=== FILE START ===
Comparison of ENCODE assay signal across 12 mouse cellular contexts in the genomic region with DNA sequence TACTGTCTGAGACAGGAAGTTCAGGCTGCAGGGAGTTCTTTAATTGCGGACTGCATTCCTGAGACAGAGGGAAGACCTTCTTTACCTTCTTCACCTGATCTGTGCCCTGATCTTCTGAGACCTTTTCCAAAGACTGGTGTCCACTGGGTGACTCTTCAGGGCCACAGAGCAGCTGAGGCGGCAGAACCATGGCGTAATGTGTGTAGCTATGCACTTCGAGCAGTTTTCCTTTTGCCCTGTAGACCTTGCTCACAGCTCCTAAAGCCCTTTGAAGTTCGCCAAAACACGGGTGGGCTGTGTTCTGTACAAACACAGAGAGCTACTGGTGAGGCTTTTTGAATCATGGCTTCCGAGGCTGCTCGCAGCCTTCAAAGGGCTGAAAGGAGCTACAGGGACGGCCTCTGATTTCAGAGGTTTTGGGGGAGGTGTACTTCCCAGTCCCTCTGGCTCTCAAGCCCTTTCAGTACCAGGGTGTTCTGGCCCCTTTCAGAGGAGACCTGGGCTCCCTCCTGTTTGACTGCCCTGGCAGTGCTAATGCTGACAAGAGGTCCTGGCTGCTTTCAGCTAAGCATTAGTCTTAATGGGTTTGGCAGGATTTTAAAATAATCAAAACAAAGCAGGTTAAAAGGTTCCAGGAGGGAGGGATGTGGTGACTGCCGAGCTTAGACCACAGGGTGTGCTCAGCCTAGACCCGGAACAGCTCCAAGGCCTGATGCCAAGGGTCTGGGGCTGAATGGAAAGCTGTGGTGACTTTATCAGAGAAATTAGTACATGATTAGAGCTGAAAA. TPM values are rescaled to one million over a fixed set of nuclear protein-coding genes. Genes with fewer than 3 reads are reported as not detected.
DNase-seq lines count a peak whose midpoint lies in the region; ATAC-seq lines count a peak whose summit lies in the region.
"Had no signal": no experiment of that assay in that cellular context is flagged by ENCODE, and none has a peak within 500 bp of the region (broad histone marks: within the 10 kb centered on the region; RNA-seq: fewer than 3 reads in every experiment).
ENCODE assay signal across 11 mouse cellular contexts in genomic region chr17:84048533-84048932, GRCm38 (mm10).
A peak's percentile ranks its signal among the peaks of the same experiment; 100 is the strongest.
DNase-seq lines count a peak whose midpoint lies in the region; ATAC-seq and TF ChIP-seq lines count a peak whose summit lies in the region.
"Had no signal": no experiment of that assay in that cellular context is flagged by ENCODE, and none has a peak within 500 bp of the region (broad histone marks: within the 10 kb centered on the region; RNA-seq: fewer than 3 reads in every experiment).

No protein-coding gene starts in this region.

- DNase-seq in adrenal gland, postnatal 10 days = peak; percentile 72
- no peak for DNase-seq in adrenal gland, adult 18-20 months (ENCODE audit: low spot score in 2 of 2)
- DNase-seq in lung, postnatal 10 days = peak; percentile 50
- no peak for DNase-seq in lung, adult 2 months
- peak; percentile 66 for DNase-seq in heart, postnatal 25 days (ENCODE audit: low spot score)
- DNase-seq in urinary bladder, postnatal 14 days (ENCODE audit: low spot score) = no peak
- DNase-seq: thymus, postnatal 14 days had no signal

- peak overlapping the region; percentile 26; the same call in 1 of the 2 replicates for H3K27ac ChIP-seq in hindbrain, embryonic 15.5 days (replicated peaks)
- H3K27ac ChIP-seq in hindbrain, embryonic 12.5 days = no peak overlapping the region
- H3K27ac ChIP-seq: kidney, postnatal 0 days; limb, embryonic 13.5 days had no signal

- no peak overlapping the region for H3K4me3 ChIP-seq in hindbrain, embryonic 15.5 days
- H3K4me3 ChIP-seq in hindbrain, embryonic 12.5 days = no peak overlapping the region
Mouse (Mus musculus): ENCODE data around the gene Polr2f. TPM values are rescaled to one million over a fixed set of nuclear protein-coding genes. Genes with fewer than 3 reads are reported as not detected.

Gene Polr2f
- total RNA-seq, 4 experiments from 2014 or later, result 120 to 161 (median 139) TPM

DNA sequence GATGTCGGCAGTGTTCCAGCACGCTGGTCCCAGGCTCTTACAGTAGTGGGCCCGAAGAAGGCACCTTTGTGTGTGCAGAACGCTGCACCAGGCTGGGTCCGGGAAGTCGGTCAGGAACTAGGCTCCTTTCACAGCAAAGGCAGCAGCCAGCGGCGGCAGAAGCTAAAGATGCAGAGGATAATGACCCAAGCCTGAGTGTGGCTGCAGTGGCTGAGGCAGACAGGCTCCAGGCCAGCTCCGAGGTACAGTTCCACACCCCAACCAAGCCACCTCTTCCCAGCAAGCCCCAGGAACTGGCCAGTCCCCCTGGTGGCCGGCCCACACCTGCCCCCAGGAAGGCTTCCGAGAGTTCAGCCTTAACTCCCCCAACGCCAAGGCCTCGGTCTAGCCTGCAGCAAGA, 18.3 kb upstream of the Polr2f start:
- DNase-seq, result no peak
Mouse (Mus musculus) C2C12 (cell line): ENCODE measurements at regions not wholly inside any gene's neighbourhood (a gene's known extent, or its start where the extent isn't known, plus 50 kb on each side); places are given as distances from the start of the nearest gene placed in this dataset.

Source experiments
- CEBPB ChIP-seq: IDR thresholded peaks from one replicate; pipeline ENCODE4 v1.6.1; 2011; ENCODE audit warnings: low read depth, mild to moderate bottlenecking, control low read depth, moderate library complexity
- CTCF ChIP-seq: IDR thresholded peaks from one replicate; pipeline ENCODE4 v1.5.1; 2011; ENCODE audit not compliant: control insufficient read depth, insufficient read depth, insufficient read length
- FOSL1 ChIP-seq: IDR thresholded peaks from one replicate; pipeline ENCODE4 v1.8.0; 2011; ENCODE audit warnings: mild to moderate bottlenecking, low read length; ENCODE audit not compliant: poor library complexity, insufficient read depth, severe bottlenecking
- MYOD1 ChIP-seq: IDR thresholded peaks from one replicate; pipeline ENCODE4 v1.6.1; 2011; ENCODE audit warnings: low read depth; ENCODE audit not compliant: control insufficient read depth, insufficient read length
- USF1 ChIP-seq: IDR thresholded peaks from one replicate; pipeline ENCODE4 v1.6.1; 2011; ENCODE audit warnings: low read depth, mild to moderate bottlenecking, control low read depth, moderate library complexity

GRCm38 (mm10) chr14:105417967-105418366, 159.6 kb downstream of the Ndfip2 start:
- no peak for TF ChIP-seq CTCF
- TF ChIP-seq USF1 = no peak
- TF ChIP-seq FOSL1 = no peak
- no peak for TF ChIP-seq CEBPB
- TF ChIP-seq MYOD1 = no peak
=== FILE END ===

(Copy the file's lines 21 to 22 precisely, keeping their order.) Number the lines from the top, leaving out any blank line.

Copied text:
Mouse (Mus musculus): ENCODE data around the gene Polr2f. TPM values are rescaled to one million over a fixed set of nuclear protein-coding genes. Genes with fewer than 3 reads are reported as not detected.

Gene Polr2f